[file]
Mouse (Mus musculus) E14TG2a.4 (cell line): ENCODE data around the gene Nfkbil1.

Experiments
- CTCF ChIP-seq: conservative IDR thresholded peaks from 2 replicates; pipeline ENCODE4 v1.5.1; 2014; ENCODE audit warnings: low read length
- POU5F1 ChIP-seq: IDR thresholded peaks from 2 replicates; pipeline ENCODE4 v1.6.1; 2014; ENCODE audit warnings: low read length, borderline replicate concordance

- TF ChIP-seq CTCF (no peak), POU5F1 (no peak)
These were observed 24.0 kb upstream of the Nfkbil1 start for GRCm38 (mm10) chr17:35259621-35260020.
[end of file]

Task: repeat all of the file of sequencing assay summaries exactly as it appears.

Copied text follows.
Mouse (Mus musculus) E14TG2a.4 (cell line): ENCODE data around the gene Nfkbil1.

Experiments
- CTCF ChIP-seq: conservative IDR thresholded peaks from 2 replicates; pipeline ENCODE4 v1.5.1; 2014; ENCODE audit warnings: low read length
- POU5F1 ChIP-seq: IDR thresholded peaks from 2 replicates; pipeline ENCODE4 v1.6.1; 2014; ENCODE audit warnings: low read length, borderline replicate concordance

- TF ChIP-seq CTCF (no peak), POU5F1 (no peak)
These were observed 24.0 kb upstream of the Nfkbil1 start for GRCm38 (mm10) chr17:35259621-35260020.